BP: Robust Adoption of Electric Vehicles Would Not Stop Oil Consumption Growth
Even a robust adoption of electric vehicles in the next 2 decades would not eliminate the growth of either global oil consumption or carbon emissions, BP Chief Economist Spencer Dale said at the rollout of the company’s 2018 Energy Outlook.
Even a robust adoption of electric vehicles (EVs) over the next 2 decades would not eliminate the growth of either global oil consumption or carbon emissions, BP Chief Economist Spencer Dale said on 20 February as the company introduced its 2018 Energy Outlook. And to meet the goals of the Paris Climate Accord, Dale said, the outlook concludes that a system of global carbon emission pricing and increased regulation to spur energy efficiency and fuel switching would probably be needed in addition to EV adoption.
Projecting the future impact of EVs on oil consumption and emissions involves more than counting the number of them and their percentage share in the global vehicle fleet, he said.
First, pure battery electric vehicles (BEVs) must be distinguished from plug-in hybrid electric vehicles (PHEVs), as the latter allow the power source to alternate between battery electricity and oil-based fuel. Thus, the impact of PHEVs cannot be viewed as equivalent to that of BEVs. Second, the intensity with which the EVs might be driven, particularly as shared mobility expands, is a critical variable.
EV Share of Kilometers Driven
“If there are say 300 million EVs on the road but they are driven twice as much as conventional cars, that’s more akin to having 600 million EVs on the road,” Dale said. Recognizing this, the outlook focuses on the share of vehicle kilometers (Vkms) driven by EVs.
Illustrating the point about intensive use, Dale noted that the outlook projects that EVs will comprise approximately 15% of the global passenger car fleet in 2040—about 300 million vehicles out of a total of almost 2 billion—based on a scenario called “evolving transition (ET).” Under ET, policies, technologies, and societal preferences evolve in a manner that mirrors the recent past.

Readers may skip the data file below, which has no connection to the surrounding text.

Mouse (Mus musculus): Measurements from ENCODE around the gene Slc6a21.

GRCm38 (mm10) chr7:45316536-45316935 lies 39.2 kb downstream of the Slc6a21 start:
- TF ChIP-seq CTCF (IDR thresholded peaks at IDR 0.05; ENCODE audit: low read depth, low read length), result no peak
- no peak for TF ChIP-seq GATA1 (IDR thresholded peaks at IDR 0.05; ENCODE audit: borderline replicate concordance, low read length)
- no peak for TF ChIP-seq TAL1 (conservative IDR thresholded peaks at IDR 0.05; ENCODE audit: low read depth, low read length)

However, Dale emphasized that under this scenario, “the share of passenger car Vkms powered by electricity is over 30%, twice as much.” The greater market penetration, measured in Vkms “reflects the interaction of EVs with shared mobility and autonomy,” he said.
Shared mobility is defined by vehicle ownership, i.e., when the vehicle is not privately owned by the driver, and as a category includes taxi and rental car fleets as well as ride-hailing services such as Uber and Lyft.
Fully autonomous cars will likely be available in the early 2020s but probably will be initially very expensive. Their high expense means they will generally be purchased by shared-mobility-service companies and not private individuals.
“The costs saving associated with no longer having to pay for a driver, which could reduce total costs by as much as 40% or 50%, leads to a surge in the importance of kilometers driven by shared-mobility autonomous cars in the 2030s,” Dale said.
Autonomous Cars ‘Game Changer’
The vast majority of these more intensely driven, shared autonomous cars will probably be EVs because of their low running costs, which will substantially boost the Vkm market share powered by electricity, Dale said. In all, the increased market penetration of EVs, measured in Vkms, will be attributable roughly 50% to their number and 50% to “the increasing intensity with which they are driven,” he said, “and the game changer for intensity is autonomy.”